involved a run up the Kauri Trail of the Centre of New Zealand, a climb over the NBS Obstacle course, then a swim at Riverside
Pool. Organiser, Averil West says it was a fun way to give the kids a good workout. “We hope to be back next year, but we are
thinking of changing to a Saturday afternoon rather than weekday early evening so it is a bit warmer when the kids are waiting
around after their swim.”
Mad about Maths
Doing your sums and tables has come a long way since you were at school!
You can now go online and compete in maths exercises with kids in countries
from South Africa to China and the UK. The website is called Mathletics and it
costs $30 per year for kids to sign up. The Port Nelson Trust helped to get the
St Vincent Room at Auckland Point School on line and the kids say it’s great.
“You create a character and earn points and certificates,” says Hamish Douglas. (seated
left) “It gives the answers and explains how to get there,” says Solmaz Bakhshi-Rodriguez.
Project Engineer, John Hart, and Chief Commercial Officer, Parke Pittar, were the surprised winners of a
table soccer game as a spot prize in the corporate section of the Port Nelson Blokes’ Day Out. John says
he had a great time with his son David (17) putting the set together and ‘thrashing it’ for a couple of days,
but the generous duo decided the set would be better used at the Mission to Seafarers. Manager Milo
Coldren says it’s a popular addition to the facility.
Filipino crew from the Luminous Ace get into the spirit of the game.
Sportswoman of the Year
Our ongoing sponsorship of this section of Nelson’s
annual sports’ awards reinforces our own affirmative
action policies on women in the workplace. This year’s
title went to triathlete Britta Martin whose outstanding
performances in New
Zealand and overseas
include winning the
Keuhback Tri in Germany
and coming eighth against
a strong international field
at the Xterra mountain
championship in Utah.
Green Port - Black Boats
We are working with the local marine engineering sector, led by Challenge
New Zealand, on a proposal for a facility to build new-generation working
boats in an industrial set up that complies with strict environmental
Port Nelson Limited report. August 2009. Page 5
The Nelson Regional Economic Development Agency (EDA) has been
advised that NZ Trade and Enterprise has granted $100,000 for a feasibility
study on the project, which would see a modern marine eco-village at a
specially created marine precinct within Port Nelson. As part of this we are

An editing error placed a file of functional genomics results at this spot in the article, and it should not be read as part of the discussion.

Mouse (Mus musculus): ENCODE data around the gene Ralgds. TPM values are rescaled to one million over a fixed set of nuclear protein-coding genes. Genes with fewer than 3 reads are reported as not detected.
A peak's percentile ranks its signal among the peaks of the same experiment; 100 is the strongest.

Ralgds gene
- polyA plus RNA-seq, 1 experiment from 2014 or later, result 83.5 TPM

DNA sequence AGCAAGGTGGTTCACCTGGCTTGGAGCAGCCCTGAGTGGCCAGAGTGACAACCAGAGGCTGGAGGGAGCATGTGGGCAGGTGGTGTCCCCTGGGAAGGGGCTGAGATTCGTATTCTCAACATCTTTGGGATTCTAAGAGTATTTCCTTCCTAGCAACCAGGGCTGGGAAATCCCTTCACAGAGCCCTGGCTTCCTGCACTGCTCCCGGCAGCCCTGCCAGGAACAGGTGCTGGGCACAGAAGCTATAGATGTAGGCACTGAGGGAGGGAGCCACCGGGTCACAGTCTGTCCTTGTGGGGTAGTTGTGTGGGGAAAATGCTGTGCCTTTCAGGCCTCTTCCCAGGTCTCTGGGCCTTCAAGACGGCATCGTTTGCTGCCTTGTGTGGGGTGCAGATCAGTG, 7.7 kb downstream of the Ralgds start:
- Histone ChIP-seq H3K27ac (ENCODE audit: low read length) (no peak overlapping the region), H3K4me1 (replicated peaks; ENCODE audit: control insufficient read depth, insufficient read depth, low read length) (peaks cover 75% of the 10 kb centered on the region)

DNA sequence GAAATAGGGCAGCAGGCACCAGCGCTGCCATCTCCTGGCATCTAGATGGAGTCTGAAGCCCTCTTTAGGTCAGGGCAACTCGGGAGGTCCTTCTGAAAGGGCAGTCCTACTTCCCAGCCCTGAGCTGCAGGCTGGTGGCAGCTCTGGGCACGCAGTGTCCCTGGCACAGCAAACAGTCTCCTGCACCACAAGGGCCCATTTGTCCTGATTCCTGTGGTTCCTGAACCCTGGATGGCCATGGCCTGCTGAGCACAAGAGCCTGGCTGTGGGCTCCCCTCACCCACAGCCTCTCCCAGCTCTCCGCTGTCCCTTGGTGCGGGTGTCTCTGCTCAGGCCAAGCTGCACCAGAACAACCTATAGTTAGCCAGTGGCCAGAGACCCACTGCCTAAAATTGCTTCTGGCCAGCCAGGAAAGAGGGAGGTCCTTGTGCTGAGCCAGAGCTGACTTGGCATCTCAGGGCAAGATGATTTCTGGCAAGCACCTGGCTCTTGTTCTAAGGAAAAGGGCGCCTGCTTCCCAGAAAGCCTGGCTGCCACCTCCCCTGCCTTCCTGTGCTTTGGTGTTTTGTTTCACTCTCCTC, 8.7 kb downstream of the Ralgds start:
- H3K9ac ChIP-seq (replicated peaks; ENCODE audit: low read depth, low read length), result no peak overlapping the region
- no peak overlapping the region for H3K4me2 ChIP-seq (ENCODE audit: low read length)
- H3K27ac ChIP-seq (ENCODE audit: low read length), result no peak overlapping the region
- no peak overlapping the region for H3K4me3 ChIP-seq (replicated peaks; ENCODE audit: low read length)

looking into the concept of shifting our workshop to Challenge NZ’s Haven
Road site, giving the consortium a space that is closer to the water.
The EDA is steering the feasibility study and will engage a specialist
consultant to do the job. The concept has the potential to create hundreds
of jobs, up-skill the local trade and technical workforces, and pump millions
of dollars into the region's economy.
The 22 metre Pescadore on the Unimar Calwell Slipway in
June for a refit. The Golden Bay based expedition yacht is
owned by Barry Walters, who is getting her certified for a trip
to the Auckland Islands and Scott Base early next year.
Ray McGuire and Grant Cottle with the new crane spreader.
‘top-lifters’ that work in the Container Yard.
After ten years and thousands of container lifts, the spreaders on
our Liebherr Cranes were ready for a rest. A new Bromma spreader
arrived in April from Austria and after a short commissioning
period went into use. Workshop Supervisor, Craig Terris says having
three spreaders adds flexibility.
“It means we can have one spreader in for maintenance without
putting the crane out of action,” he said. “The first step was to
refurbish the two older spreaders after their ten years of hard
The next project is to fit all three spreaders with sensors that
automatically slow their descent as they come down onto the
top of a container, to quieten the landing. The clang of spreaders
on containers is one of the ongoing sources of noise for hillside
residents. Still with spreaders, we have also purchased a couple of
new ones for two of the
Into a New Age
‘Like moving from the Flintstones to the Jetsons’ is how QuayPack Foreman, Jeremy
Salton describes the transition to the new Hyster 18.00 XMS, that is the pride of the
container packing division right now. Jeremy says the new machine, with its 18 tonne